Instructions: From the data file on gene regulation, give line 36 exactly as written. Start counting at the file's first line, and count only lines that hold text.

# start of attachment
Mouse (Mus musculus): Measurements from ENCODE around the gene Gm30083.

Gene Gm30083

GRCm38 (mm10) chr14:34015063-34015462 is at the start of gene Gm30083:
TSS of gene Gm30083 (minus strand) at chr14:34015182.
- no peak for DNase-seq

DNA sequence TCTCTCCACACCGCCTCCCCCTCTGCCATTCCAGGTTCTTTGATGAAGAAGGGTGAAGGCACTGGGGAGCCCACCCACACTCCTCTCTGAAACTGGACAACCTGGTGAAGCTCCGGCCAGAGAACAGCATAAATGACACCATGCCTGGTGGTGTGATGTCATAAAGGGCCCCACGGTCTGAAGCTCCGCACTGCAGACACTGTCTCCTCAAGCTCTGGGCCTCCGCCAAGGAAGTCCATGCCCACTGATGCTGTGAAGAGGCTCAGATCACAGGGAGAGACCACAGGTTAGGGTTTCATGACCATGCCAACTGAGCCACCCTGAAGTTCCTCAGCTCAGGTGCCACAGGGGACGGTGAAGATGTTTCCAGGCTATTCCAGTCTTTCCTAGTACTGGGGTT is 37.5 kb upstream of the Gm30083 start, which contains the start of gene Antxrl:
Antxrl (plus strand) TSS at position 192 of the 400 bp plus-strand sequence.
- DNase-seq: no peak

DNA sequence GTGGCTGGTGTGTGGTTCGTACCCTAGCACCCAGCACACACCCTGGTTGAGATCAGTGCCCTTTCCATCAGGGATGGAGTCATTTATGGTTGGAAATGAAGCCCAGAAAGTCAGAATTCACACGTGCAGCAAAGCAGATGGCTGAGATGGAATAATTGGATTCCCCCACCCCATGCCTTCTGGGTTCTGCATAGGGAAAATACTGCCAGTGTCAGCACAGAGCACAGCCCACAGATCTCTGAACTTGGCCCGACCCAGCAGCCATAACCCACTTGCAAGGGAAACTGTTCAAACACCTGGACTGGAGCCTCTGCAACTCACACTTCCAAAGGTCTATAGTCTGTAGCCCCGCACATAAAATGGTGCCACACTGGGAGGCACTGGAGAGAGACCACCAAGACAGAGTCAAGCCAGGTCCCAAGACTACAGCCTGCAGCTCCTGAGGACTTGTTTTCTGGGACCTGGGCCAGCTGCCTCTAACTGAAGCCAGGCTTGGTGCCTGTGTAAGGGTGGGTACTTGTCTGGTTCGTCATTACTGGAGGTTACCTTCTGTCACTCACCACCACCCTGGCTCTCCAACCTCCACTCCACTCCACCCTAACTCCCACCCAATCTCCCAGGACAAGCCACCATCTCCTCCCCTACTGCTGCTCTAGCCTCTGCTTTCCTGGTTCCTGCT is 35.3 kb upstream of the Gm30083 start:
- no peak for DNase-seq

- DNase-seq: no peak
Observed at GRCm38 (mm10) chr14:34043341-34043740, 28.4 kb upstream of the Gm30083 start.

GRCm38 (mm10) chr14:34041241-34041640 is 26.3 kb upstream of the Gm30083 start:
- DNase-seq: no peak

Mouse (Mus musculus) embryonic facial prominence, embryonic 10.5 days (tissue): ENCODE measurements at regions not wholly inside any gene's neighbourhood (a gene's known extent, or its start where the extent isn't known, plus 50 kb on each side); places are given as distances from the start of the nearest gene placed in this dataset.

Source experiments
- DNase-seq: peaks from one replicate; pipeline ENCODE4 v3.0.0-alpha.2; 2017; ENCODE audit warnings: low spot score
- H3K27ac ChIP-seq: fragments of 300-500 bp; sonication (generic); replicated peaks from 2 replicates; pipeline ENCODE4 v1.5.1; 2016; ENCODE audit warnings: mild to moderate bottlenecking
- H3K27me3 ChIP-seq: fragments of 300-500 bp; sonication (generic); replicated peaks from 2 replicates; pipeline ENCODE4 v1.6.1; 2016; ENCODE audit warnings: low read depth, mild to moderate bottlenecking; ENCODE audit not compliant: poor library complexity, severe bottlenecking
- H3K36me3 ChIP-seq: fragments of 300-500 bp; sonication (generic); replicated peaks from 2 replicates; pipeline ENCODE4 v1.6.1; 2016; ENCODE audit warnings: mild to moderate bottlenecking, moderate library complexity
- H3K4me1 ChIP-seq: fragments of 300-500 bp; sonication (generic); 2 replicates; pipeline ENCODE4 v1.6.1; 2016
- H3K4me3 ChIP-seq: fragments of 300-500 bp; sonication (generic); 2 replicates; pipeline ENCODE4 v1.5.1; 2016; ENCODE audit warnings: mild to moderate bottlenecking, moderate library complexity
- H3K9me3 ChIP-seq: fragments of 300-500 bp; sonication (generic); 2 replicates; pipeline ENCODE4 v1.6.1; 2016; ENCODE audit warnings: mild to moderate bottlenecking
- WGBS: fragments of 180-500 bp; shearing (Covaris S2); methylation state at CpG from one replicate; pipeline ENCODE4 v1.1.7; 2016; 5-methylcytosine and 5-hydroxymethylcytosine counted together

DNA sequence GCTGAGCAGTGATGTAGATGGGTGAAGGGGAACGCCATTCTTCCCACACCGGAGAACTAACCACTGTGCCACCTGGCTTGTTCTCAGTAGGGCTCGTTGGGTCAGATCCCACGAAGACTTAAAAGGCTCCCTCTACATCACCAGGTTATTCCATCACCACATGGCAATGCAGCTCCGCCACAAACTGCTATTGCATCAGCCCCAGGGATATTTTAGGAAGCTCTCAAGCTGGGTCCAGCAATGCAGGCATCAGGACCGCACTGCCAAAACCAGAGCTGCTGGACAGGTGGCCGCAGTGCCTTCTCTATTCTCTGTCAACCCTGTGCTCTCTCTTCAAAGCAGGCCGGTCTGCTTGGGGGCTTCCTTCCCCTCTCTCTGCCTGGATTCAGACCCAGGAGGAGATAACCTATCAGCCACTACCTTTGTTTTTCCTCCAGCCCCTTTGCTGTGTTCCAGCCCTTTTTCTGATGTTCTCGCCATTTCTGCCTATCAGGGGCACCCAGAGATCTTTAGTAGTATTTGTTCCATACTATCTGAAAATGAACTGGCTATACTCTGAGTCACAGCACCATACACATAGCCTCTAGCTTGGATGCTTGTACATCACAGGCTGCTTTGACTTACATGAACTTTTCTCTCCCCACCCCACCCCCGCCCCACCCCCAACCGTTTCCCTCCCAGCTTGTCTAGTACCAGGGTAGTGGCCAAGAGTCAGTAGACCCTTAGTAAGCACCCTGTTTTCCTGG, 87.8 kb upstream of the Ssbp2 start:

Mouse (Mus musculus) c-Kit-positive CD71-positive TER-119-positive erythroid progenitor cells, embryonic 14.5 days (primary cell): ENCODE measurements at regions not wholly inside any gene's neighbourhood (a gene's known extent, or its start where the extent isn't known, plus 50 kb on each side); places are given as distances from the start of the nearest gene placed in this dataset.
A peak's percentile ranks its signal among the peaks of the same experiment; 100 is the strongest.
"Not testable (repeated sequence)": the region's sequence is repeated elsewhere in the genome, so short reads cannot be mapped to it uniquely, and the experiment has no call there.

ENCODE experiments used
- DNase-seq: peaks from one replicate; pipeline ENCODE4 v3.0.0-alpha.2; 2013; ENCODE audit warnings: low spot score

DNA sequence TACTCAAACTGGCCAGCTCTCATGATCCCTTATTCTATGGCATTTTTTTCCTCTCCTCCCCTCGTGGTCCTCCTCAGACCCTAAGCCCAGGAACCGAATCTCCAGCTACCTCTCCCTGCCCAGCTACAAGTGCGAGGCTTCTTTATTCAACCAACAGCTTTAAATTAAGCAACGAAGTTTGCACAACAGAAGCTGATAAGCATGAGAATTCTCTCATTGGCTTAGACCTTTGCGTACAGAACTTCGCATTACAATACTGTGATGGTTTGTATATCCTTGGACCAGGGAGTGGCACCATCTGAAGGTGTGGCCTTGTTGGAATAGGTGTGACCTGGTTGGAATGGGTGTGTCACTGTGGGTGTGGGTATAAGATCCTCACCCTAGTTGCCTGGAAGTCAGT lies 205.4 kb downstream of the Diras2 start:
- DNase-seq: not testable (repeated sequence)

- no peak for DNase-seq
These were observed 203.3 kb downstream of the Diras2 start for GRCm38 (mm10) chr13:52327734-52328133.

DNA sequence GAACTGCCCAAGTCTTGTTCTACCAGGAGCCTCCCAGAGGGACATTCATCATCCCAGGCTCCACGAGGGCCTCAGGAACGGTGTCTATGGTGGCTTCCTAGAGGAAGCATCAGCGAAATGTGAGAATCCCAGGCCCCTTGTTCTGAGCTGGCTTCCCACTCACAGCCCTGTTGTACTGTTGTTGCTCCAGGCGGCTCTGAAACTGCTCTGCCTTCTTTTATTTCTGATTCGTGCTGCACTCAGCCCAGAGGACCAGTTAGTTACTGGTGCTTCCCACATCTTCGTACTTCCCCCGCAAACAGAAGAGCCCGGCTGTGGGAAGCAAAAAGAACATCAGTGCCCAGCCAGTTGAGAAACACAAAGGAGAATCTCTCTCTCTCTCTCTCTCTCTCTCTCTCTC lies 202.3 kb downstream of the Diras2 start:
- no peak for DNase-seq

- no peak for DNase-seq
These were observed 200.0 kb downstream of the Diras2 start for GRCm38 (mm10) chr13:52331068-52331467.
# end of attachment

- no peak for DNase-seq